ADA position statement addresses diabetes in child care setting

Do-I-QualifyYoung children with type 1 diabetes have unique management needs, which may necessitate special consideration in the child care setting, according to a position statement published in the October issue of Diabetes Care. Experts stress that young children require a proactive, rather than reactive, diabetes care plan, involving pediatric health care providers, parents/guardians, and child care staff.

Anastasia Albanese-O’Neill, MSN, ARNP, PNP-BC, CDE, a nurse educator in the UF pediatric diabetes clinics and Jonas Scholar, was a co-author on the paper.

Challenges in the child care setting include language barriers, ethnic and cultural practices, limited resources and support, health literacy abilities and capabilities, as well as staff turnover and availability. The key principles for management in the child care setting include that a child care center should not deny admission to a child with diabetes; provision of written care plans to the child care setting; receipt of basic training for all child care staff; and provision of advanced, child-specific training for a small number of staff. Federal laws provide protection for children with diabetes in the setting of child care; legal action may be necessary in cases of violation of these rights.

As part of the statement, the Association developed a sample diabetes management plan for children in the childcare setting, along with resources and tools, such as a tip sheet for parents that can be found online at

Currently, infants, toddlers, and preschool-age children (≤5 years of age) are enrolled in more than 330,000 child care programs nationally— including day care, camps, and other programs. The expert-based guidelines were prompted in response to a lack of national diabetes care standards for child care providers and an increasing prevalence of the disease. Nearly 30 million children and adults across the U.S. have diabetes.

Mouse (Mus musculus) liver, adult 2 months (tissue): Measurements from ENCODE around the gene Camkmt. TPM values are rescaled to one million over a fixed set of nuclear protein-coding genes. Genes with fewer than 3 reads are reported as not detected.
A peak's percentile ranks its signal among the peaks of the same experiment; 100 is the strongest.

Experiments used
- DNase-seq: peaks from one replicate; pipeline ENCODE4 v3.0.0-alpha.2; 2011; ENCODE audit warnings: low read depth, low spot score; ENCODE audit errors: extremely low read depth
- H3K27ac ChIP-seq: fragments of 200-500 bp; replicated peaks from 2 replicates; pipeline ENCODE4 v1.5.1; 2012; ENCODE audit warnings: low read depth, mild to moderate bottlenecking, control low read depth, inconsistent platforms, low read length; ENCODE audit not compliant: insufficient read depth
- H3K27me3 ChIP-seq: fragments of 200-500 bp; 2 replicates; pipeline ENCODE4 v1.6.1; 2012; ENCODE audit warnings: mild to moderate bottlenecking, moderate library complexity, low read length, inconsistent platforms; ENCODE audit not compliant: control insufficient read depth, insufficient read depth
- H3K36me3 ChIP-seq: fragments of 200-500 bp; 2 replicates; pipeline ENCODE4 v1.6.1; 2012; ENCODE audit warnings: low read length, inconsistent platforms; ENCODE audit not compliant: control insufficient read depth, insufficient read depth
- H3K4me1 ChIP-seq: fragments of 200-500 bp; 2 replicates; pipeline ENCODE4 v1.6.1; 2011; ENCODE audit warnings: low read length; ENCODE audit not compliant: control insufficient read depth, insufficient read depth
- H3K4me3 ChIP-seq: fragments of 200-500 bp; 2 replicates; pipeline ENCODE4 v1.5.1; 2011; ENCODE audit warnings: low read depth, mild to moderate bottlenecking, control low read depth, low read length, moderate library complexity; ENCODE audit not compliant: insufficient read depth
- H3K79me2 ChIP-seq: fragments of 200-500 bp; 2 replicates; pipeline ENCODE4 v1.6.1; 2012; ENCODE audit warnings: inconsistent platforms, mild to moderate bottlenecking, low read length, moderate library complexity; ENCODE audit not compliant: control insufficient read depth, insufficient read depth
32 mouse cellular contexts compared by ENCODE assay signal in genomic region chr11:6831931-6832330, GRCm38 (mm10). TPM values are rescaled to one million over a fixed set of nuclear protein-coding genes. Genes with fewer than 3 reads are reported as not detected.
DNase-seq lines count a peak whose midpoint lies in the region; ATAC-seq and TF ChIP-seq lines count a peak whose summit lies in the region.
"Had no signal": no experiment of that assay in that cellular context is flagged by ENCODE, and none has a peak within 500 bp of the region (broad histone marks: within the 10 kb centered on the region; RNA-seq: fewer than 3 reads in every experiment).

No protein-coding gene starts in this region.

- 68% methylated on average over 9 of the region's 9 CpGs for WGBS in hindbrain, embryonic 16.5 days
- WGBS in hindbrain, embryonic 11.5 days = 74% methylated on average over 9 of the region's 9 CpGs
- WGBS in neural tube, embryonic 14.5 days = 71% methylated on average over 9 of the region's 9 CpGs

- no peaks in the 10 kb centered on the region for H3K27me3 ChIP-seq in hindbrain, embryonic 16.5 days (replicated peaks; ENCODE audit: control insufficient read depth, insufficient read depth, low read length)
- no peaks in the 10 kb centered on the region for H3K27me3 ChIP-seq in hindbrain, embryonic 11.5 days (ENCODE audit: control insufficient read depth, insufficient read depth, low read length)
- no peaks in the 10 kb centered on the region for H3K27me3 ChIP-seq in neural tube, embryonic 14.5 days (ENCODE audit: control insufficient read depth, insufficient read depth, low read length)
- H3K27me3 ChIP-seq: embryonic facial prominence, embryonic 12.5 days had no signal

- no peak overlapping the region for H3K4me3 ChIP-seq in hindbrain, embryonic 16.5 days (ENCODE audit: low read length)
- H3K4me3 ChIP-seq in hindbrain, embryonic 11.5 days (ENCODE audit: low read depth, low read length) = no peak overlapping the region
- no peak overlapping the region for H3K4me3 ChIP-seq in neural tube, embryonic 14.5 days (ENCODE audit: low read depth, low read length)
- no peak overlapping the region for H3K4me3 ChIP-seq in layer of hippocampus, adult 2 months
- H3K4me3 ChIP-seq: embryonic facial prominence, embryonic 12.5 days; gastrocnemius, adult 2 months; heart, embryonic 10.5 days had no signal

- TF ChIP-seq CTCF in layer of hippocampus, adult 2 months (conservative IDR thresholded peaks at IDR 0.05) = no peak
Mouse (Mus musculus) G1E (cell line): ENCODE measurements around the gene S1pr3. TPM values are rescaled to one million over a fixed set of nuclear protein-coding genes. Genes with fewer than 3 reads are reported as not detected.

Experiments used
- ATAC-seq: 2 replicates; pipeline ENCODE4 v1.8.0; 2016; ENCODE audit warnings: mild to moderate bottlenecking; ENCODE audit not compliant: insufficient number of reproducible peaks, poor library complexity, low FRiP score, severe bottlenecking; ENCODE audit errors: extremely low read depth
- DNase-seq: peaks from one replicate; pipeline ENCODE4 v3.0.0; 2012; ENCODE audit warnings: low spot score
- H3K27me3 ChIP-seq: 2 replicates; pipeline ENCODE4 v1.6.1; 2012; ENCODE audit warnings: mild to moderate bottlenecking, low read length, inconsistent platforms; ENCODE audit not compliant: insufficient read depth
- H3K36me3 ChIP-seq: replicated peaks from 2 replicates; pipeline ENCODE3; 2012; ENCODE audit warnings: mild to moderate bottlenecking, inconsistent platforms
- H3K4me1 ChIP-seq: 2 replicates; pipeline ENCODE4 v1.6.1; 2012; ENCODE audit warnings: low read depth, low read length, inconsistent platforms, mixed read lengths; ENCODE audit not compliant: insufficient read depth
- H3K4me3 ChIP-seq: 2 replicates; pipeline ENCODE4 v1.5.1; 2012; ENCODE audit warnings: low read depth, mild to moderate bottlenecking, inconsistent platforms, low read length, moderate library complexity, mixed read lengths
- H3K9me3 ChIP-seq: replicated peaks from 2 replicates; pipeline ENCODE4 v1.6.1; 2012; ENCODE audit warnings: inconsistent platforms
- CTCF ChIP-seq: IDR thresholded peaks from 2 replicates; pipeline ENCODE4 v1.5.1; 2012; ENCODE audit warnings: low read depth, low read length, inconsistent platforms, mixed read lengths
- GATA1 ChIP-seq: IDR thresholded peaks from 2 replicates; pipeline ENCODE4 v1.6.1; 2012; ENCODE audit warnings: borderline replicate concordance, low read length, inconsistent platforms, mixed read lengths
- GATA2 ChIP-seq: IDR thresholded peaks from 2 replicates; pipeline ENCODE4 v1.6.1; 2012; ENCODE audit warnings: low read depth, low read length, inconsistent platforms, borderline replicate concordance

“With appropriate training and education, access to resources and a system of communication with parents and the child’s diabetes provider, very young children with diabetes can be safely cared for by childcare providers,” according to the statement.

The American Diabetes Association is fighting to make sure child care providers in Florida meet their legal obligation to serve kids with diabetes. Your stories of how your child was or is being treated unfairly in the current or prior school year can help us in this effort. If you have a story to tell about this, or you need help getting fair treatment for your child, please contact us at 1-800-DIABETES or Ask how you can be put in touch with a legal advocate. You’ll be given a short form to fill out, which you can return by email, and then have the opportunity to speak with an experienced disability rights attorney. Visit our Child Care page at